UK: Jobless to be remotely monitored by Government Benefit claimants will have their online job applications remotely monitored by the Government to see whether they are making serious attempts to find work. Mr Duncan Smith said the website will mean Job Centre advisers are able to target their help at jobseekers with problems By Rowena Mason, Political Correspondent11:33AM GMT 20 Dec 2012 From the beginning of next year, the unemployed will have to look for work through the Coalition's new Universal Jobmatch website or potentially risk losing their benefits. The website will scan the CVs of benefit claimants and automatically match them up with job openings that suit their skills. It will also allow employers to search for new workers among the unemployed and send messages inviting them to interviews. However, the activities of benefit claimants can also be tracked using devices known as "cookies", so their Job Centre advisers can know how m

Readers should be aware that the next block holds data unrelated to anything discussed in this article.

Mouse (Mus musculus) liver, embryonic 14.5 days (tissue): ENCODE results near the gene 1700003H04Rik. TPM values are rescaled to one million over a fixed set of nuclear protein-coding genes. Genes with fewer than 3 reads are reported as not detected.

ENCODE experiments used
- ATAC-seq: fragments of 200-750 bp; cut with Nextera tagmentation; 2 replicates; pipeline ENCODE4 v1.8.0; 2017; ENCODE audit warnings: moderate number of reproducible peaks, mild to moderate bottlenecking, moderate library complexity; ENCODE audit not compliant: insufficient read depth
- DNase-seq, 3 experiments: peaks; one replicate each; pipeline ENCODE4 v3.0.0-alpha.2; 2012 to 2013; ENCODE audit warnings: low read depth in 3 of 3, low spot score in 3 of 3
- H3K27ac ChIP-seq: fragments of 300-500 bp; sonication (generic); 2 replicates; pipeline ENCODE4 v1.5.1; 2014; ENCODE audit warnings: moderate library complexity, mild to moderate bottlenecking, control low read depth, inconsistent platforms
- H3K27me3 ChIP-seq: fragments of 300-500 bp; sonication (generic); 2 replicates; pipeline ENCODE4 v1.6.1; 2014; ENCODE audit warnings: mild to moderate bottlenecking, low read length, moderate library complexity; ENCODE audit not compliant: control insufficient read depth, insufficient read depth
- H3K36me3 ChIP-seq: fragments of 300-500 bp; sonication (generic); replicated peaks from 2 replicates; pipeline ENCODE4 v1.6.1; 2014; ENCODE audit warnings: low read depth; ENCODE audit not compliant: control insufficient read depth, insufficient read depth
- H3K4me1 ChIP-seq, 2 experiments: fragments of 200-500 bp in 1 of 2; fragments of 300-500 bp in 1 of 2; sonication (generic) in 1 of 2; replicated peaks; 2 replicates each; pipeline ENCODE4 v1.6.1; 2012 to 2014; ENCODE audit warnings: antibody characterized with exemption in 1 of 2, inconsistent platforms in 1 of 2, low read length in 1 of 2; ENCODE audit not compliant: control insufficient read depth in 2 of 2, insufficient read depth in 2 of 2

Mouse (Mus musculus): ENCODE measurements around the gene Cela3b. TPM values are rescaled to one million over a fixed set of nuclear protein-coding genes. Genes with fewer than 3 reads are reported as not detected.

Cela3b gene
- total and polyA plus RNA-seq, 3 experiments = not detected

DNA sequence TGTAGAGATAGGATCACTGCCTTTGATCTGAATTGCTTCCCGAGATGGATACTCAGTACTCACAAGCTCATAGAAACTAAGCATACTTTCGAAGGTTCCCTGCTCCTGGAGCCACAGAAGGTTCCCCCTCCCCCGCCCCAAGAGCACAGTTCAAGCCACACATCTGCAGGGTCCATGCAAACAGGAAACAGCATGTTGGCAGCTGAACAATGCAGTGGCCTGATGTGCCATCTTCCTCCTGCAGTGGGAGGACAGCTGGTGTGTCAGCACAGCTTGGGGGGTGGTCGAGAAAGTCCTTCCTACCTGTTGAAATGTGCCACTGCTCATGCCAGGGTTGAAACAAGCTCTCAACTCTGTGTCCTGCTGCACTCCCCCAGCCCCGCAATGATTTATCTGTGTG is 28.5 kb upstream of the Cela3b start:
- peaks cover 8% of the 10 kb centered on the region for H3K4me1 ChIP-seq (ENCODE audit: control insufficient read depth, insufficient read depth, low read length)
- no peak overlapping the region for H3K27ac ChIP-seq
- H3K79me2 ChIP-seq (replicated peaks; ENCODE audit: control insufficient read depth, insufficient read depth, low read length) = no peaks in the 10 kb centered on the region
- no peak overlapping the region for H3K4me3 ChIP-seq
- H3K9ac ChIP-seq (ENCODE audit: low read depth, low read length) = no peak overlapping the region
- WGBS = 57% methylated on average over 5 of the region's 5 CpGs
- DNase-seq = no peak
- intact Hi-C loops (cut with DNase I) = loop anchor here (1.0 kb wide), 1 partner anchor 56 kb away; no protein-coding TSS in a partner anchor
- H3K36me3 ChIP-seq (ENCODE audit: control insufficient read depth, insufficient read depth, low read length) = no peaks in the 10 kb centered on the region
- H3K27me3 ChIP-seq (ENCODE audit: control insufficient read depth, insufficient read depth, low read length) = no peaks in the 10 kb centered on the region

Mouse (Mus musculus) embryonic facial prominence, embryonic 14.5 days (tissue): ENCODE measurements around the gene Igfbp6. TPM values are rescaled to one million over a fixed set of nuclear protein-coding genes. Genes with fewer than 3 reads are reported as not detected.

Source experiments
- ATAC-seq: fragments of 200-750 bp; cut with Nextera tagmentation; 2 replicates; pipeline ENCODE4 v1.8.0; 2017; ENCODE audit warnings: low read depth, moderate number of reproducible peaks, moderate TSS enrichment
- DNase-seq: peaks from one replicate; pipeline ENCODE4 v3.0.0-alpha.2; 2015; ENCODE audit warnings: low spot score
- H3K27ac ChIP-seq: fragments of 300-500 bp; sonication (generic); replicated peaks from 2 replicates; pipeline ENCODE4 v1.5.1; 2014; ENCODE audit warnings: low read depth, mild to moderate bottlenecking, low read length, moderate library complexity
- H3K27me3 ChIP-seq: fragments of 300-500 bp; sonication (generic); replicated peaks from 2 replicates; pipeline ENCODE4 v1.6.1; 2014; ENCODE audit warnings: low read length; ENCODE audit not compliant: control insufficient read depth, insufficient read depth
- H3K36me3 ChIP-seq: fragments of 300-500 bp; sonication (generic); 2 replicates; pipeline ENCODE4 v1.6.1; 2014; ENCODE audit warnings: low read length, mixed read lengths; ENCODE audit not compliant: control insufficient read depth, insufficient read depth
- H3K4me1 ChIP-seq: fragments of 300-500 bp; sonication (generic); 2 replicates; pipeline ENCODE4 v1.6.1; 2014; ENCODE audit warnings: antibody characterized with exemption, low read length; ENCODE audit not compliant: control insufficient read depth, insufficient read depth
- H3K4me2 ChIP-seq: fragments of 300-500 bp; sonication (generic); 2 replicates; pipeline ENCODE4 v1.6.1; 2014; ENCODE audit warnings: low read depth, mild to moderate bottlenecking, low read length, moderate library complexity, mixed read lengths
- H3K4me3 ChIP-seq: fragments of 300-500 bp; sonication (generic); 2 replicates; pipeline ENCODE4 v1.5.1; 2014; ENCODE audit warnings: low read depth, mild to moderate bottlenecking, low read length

Instagram says it now has the right to sell your photos - With NO Opt Out In its first big policy shift since Facebook bought the photo-sharing site, Instagram claims the right to sell users' photos without payment or notification. Oh, and there's no way to opt out. by Declan McCullagh  December 17, 2012 9:54 PM PST Instagram said today that it has the perpetual right to sell users' photographs without payment or notification, a dramatic policy shift that quickly sparked a public outcry. The new intellectual property policy, which takes effect on January 16, comes three months after Facebook completed its acquisition of the popular photo-sharing site. Unless Instagram users delete their accounts before the January deadline, they cannot opt out. Under the new policy, Facebook claims the perpetual right to license all public Instagram photos to companies or any other organization, including for advertising purposes, which would effectively transform the